• Thursday, Sep 23, 2021
  • Last Update : 06:37 pm

OP-ED: The cost of a breath of air

  • Published at 08:40 am May 24th, 2021
suhrawardy
Photo: FOCUS BANGLA

To uproot the trees at Suhrawardy Udyan would be akin to uprooting history

ESaharin Priya Shaoun is a student of Public Administration.ver considered how this world would look without trees? Now close your eyes for a split second, and try to imagine a barren earth. Trees are not just for producing lumber or paper; rather, they play a crucial role in the carbon cycle and in our breathing systems.

During this period of Covid-19, we humans suffered just for a cylinder of oxygen. Just so we can breathe. In this crisis, do we need to talk more about the importance of trees when we ourselves are suffocating due to the lack of oxygen?

Over the years, people have proposed manifold solutions about the environmental problem of deforestation, including shipping everyone to the moon to just stopping the cutting of trees. But maybe we need to talk about it again.

Unfortunately, we need to talk about a recent project -- the Independent Monument construction (Phase III) project -- undertaken by the authorities to replace the trees of Suhrawardy Udyan with seven food courts, a flower market, a children’s park, public toilets, and an underground parking lot to “attract more visitors.”

To implement the project, trees are being felled indiscriminately without any environmental consideration or consultation with environmental experts. What’s there to “beautify” when the most important priority of recent days is to breathe? 

Apart from talk of deforestation, the place also holds historical importance. Right after the Liberation War of Bangladesh, the Father of the Nation Bangabandhu Sheikh Mujibur Rahman renamed the former race course “Suhrawardy Udyan” in honour of the great Bangali leader Husseyn Shaheed Suhrawardy. He then ordered Dhaka administration to convert the massive barren ground into a “tree-filled” public park.

For its environmental and historical egregiousness, the project faced backlash from many environmentalists, students, and the mass people. Article 24 of the constitution of Bangladesh stipulates, “The state shall adopt measures for the protection against disfigurement, damage, or removal of all monuments, objects, or places of special artistic or historic importance or interest.”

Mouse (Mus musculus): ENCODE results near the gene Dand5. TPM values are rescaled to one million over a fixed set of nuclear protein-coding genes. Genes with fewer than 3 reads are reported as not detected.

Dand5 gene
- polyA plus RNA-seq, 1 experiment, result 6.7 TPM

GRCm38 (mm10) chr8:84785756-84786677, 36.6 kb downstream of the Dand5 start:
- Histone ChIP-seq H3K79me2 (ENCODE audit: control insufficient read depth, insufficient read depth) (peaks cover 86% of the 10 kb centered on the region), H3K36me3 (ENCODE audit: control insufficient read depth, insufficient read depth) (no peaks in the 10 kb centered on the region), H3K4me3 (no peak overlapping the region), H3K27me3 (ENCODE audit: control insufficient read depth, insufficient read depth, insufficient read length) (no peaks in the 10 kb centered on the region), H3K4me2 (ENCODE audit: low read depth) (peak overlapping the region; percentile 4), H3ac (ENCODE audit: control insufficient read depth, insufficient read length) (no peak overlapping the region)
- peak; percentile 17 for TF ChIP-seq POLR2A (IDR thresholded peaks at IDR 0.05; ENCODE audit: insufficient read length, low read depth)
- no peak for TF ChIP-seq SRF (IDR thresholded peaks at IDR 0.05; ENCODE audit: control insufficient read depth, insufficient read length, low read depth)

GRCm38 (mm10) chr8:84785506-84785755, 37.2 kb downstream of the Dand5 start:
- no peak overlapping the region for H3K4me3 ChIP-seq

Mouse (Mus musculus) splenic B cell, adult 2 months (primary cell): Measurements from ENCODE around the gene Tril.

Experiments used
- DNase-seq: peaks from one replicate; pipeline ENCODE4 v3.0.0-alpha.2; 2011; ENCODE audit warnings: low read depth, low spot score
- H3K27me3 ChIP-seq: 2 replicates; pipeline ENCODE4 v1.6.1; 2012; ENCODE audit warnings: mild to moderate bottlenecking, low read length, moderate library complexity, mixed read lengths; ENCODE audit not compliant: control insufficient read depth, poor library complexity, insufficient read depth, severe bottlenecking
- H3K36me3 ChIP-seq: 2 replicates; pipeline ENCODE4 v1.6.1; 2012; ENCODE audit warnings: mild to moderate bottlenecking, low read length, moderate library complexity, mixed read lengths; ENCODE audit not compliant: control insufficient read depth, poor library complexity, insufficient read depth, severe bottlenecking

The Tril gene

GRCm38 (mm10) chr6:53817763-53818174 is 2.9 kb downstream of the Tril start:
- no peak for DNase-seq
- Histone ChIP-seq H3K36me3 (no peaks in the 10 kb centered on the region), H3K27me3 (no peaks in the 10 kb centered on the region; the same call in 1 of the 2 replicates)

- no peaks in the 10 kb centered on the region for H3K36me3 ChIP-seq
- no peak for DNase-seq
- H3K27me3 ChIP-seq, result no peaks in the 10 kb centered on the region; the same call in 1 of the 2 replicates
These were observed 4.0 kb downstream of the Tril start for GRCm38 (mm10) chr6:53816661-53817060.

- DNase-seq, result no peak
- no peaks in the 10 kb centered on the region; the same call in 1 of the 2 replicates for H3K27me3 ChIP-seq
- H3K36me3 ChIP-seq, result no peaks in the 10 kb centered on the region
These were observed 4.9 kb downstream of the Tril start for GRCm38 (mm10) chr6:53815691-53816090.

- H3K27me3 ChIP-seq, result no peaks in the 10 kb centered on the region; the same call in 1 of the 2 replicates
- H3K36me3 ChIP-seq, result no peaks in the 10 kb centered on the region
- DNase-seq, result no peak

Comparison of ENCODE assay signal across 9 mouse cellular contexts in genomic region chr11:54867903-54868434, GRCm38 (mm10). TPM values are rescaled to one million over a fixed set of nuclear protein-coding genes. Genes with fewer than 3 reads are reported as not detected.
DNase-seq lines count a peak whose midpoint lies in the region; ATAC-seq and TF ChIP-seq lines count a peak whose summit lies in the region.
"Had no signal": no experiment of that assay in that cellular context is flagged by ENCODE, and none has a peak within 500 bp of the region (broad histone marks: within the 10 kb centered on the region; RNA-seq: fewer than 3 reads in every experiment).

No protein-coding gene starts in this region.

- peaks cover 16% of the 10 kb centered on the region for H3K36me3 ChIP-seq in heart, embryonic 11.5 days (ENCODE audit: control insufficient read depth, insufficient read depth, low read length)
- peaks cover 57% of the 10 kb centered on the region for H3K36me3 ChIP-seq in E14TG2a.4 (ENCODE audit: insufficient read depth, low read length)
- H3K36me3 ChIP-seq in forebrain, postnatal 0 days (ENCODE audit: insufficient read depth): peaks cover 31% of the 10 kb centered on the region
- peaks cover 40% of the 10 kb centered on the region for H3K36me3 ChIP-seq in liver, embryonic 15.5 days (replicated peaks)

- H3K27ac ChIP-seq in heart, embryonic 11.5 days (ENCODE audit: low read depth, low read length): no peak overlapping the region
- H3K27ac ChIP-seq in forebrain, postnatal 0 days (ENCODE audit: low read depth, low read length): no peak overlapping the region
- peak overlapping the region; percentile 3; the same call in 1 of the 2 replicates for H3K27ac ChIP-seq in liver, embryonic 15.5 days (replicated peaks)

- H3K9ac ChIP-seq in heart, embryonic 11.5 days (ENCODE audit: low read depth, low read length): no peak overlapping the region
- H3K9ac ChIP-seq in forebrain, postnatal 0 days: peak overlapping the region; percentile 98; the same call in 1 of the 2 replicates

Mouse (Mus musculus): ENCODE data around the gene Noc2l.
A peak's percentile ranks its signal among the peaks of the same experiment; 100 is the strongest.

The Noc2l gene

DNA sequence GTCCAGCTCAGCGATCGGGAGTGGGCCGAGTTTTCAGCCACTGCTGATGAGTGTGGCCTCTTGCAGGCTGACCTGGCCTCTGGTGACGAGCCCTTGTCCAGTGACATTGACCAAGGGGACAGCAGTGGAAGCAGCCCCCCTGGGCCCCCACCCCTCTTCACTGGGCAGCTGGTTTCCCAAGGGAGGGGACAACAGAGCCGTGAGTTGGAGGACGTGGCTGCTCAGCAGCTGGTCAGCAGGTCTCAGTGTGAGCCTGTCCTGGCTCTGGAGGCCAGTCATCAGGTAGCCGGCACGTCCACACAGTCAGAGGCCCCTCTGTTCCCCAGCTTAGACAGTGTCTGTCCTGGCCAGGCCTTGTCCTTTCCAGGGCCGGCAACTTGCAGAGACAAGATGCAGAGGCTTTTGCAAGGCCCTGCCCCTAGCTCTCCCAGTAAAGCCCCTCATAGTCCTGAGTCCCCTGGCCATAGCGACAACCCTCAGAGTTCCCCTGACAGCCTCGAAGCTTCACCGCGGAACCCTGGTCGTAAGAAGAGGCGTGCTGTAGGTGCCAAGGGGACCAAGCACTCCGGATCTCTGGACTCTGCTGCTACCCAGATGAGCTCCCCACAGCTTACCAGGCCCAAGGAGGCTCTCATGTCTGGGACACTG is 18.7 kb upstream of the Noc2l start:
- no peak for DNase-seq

Following this, legal notices were sent to the Ministry of Liberation War affairs. A writ petition was filed in this regard on May 9, as the authorities didn’t respond to the notices. 

The petitioners were as follows: Bangladesh Environmental Lawyers Association (BELA), Association for Land Reforms and Development (ALRD), Nijera Kori, Bangladesh Legal Aid and Services Trust (BLAST), Bangladesh Poribesh Andolon (BAPA), Ain o Salish Kendra (ASK), and architect Mobassher Hossain.

When it comes to such a historical place, which is also a source of amusement for the many citizens of a congested Dhaka city, is it really necessary to cut down the trees there and replace them with a food court?

There are many restaurants near Suhrawardy Udyan. Is sipping a cup of coffee while walking in the Udyan really that much more important than the lives of the trees which supply us with oxygen? 

Suhrawardy Udyan is much more attractive for the historical spirit it possesses, especially for the generations to come. 

A press release by the Liberation War Ministry states that about 1,000 more trees will be planted to replace the trees which were felled. 

That initiative is certainly praiseworthy, but according to scientists, the removal of even a small number of trees has a negative impact on the biodiversity of a park or a forest. It can also produce filthy air, lifeless soil, and chronic drought.

There has to be some alternative way to carry forward with the project without cutting down the trees. Had the authorities shared their ideas with the public and pro-environmentalist groups as well as the architects, innovative ideas could have been found. 

We really don’t need to convert this place of historical significance into a money-making project, that too by sacrificing the lives of trees.

What is the way forward now? First and foremost, stop cutting down the trees. We cannot see another tree being felled. 

Effective public engagement, including public access to environmental information that is relevant, the opportunity to participate in environmental decision making, and access to environmental justice has to be assured. From the individual level to the institutional level, accountability and integrity have to be maintained.

Relevant stakeholders can play a major role in updating environmental governance in situations like cutting down trees in Suhrawardy Udyan through means of information collection, policy development consultation, policy implementation, assessment and monitoring, and advocacy for environmental justice.

We should bear in mind that NGOs and other civil society groups are not the only stakeholders in governance; the active mobilization of public support is also a major driving force behind greater international cooperation.

Lastly, we need to preserve our history, and the sources of the air we breathe. Right now, one mature leafy tree produces enough oxygen for 10 people’s lifetimes each season. 

There are 400 billion trees and 6.7 billion people on Earth -- every person has 60 trees. How much oxygen do you think we’d end up losing if there were no trees at all?

Saharin Priya Shaoun is a student of Public Administration.

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